Mechanisms and Calculations
A mechanism is simply a device which takes an input motion and force, and outputs a different motion and force. The point of a mechanism is to make the job easier to do. The mechanisms most commonly used in mechanical systems are levers, linkages, cams, gears, and pulleys.
You need to know how to calculate the mechanical advantage obtained by using levers, the velocity ratio in levers and pulley systems, and gear ratio and output speed when using gears.
Class 1 and class 2 levers both provide mechanical advantage. This means that they allow you to move a large output load with a small effort. Load and effort are forces and are measured in Newtons (N). Mechanical advantage is calculated as follows:
Mechanical Advantage = load ÷ effort
In the example above, where the load = 500N and the effort = 100N, the mechanical advantage would be:
500N ÷ 100N = 5
The mechanical advantage gained with class-one levers and class-two levers makes it seem like you are getting something for nothing: moving a large load with a small effort. The catch is that to make the effort smaller, you have to move a greater distance. In the first diagram the trade-off is that you need to push the lever down further to move the load up a smaller distance. This trade-off is calculated by the velocity ratio:
Velocity Ratio = distance moved by effort ÷ distance moved by load
A cam is a shaped piece of metal or plastic fixed to a rotating shaft. A cam mechanism has three parts: cam, slide and follower.
The cam shaft rotates continually, turning the cam. The follower is a rod that rests on the edge of the turning cam. The follower is free to move up and down, but is prevented from moving from side to side by a slide or guide, so the follower can only do three things:
- Rise (move up)
- Fall (move down) or
- Dwell (remain stationary)
The follower's pattern of movement depends on the profile or outside edge of the cam that it follows.
Gears consist of toothed wheels fixed to shafts. The teeth interlock with each other, and as the first shaft (the driver shaft) rotates, the motion is transmitted to the second or driven shaft. The motion output at the driven shaft will be different from the motion input at the driver shaft - in place, speed, direction and other ways.
A number of gears connected together are called a gear train. The input (e.g. a motor) is connected to the driver gear. The output is connected to the driven gear.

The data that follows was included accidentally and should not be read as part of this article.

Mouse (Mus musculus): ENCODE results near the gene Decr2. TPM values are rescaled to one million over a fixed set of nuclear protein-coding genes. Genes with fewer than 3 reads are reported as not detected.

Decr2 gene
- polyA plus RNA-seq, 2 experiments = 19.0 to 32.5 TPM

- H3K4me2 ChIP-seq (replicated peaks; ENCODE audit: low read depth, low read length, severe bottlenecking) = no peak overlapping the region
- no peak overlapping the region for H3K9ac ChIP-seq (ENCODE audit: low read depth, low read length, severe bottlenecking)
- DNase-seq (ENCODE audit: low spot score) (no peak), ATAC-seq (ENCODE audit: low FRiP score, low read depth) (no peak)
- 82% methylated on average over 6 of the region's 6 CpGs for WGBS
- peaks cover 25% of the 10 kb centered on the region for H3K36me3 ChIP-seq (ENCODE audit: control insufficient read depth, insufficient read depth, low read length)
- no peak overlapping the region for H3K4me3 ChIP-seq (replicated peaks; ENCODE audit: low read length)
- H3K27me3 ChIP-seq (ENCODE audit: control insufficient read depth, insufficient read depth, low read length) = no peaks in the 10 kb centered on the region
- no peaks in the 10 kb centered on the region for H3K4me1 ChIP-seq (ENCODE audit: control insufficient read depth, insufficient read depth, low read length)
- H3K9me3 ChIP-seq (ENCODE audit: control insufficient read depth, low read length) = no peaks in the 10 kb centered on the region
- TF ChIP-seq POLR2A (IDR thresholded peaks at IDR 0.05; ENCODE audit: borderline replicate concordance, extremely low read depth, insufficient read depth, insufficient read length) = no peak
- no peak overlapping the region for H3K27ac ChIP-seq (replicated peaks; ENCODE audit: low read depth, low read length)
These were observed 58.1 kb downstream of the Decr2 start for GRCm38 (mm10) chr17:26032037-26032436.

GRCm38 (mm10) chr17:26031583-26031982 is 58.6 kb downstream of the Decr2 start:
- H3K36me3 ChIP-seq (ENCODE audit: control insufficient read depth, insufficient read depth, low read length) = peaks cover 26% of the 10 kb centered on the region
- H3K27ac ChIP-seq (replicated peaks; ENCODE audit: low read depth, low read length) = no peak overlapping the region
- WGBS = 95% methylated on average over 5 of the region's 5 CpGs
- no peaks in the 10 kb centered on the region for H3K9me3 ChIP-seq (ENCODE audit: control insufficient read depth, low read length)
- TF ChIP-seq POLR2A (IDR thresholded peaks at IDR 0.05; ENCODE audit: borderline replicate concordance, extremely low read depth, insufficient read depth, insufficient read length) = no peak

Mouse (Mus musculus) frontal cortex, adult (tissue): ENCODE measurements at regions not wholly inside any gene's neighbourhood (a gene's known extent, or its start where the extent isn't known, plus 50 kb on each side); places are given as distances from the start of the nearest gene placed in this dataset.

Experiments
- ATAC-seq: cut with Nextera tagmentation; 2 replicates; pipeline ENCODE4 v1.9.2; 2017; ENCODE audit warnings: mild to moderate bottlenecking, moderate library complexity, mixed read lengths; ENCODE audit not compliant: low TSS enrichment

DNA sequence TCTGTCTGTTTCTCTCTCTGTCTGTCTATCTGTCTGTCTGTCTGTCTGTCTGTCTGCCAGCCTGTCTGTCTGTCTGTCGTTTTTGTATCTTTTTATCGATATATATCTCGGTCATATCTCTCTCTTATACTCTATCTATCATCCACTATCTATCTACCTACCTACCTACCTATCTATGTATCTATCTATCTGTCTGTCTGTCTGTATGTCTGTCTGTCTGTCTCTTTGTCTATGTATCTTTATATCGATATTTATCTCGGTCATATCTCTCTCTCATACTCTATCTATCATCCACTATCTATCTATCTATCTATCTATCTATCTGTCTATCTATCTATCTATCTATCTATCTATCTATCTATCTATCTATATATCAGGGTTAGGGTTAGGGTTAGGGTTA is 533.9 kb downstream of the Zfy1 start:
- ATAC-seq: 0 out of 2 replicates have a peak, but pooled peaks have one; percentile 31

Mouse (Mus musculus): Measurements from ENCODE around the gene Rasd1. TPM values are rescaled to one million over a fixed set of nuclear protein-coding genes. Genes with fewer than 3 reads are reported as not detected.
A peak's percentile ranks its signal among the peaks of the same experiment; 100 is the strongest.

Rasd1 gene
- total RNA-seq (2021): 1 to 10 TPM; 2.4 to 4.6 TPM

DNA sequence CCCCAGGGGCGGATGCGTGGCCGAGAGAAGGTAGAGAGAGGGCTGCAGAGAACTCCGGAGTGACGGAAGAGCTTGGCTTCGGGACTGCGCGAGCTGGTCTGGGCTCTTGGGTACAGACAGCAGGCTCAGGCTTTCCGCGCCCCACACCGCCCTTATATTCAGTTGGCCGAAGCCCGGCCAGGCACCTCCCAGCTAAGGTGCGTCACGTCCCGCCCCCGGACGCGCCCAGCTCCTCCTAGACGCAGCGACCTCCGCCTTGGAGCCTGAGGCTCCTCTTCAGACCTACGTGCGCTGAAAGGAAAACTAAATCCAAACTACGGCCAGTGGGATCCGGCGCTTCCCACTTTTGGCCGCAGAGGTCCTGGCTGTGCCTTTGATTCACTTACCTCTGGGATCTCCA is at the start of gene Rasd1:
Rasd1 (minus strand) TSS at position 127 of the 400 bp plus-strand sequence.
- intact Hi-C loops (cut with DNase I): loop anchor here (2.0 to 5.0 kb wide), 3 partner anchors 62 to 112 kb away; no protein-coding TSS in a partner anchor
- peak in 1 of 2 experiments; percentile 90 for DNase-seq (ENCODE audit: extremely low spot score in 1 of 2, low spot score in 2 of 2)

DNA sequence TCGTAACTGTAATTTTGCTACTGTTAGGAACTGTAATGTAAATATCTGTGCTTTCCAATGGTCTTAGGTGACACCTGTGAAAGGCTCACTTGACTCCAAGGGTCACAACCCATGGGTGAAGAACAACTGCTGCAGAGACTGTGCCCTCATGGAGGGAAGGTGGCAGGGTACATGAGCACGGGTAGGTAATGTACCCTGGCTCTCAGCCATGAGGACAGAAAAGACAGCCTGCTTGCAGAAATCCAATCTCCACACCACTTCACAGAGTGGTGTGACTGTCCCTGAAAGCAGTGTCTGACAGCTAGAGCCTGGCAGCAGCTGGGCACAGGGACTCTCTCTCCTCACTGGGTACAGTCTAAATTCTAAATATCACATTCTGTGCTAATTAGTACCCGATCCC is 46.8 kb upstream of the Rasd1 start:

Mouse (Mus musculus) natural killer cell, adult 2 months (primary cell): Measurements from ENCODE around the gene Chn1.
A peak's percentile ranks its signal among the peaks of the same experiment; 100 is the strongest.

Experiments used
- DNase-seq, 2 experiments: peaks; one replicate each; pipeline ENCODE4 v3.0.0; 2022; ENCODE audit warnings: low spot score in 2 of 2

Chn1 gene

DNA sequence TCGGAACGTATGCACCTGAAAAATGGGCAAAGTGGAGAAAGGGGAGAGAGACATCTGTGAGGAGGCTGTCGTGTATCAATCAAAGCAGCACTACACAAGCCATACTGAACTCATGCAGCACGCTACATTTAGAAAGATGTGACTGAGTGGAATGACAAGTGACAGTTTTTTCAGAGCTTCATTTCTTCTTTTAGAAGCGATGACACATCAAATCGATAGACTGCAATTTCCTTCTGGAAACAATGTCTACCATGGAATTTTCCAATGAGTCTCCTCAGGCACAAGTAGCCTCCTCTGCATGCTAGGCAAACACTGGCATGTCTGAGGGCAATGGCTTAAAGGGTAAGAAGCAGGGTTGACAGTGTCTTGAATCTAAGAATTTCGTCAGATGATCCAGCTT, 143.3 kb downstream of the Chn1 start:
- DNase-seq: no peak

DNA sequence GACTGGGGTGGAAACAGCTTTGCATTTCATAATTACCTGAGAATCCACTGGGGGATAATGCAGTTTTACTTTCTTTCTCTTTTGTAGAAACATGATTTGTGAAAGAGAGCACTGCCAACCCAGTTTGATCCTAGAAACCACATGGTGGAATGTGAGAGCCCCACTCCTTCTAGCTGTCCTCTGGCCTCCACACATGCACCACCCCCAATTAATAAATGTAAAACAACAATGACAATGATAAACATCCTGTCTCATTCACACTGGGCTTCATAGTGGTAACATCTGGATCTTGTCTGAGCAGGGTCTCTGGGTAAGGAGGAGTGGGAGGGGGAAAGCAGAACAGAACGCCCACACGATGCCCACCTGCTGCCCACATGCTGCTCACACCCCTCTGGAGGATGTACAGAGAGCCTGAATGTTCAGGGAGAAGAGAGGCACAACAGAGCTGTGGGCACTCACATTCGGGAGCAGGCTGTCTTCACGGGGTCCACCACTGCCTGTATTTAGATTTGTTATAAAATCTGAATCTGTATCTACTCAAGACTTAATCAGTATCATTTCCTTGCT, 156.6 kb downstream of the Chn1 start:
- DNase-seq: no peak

Gear ratio and output speed
Where there are two gears of different sizes, the smaller gear will rotate faster than the larger gear. The difference between these two speeds is called the velocity ratio, or the gear ratio, and can be calculated using the number of teeth. The formula is:
Gear Ratio = number of teeth on driven gear ÷ number of teeth on the driver gear.
So the gear ratio for the simple gear train above, if the smaller gear is the driver gear, is:
Gear ratio = 60 ÷ 15 = 4.
In other words, the driver gear revolves four times to make the driven gear revolve once.
If you know the gear ratio, and the speed input at the driver gear, you can calculate the speed output at the driven gear using the formula:
Output speed = input speed ÷ gear ratio
So if the gear ratio is 4 and the driver gear is revolving at 200 rpm then the output speed = 200 ÷ 4 = 50 rpm
Pulleys are used to change the speed, direction of rotation, or turning force or torque. A pulley system consists of two pulley wheels each on a shaft, connected by a belt. This transmits rotary motion and force from the input, or driver shaft, to the output, or driven shaft.
If the pulley wheels are different sizes, the smaller one will spin faster than the larger one. The difference in speed is called the velocity ratio. This is calculated using the formula: Velocity Ratio = diameter of the driven pulley ÷ diameter of the driver pulley
If you know the velocity ratio and the input speed of a pulley system, you can calculate the output speed using the formula:
Output speed = input speed ÷ velocity ratio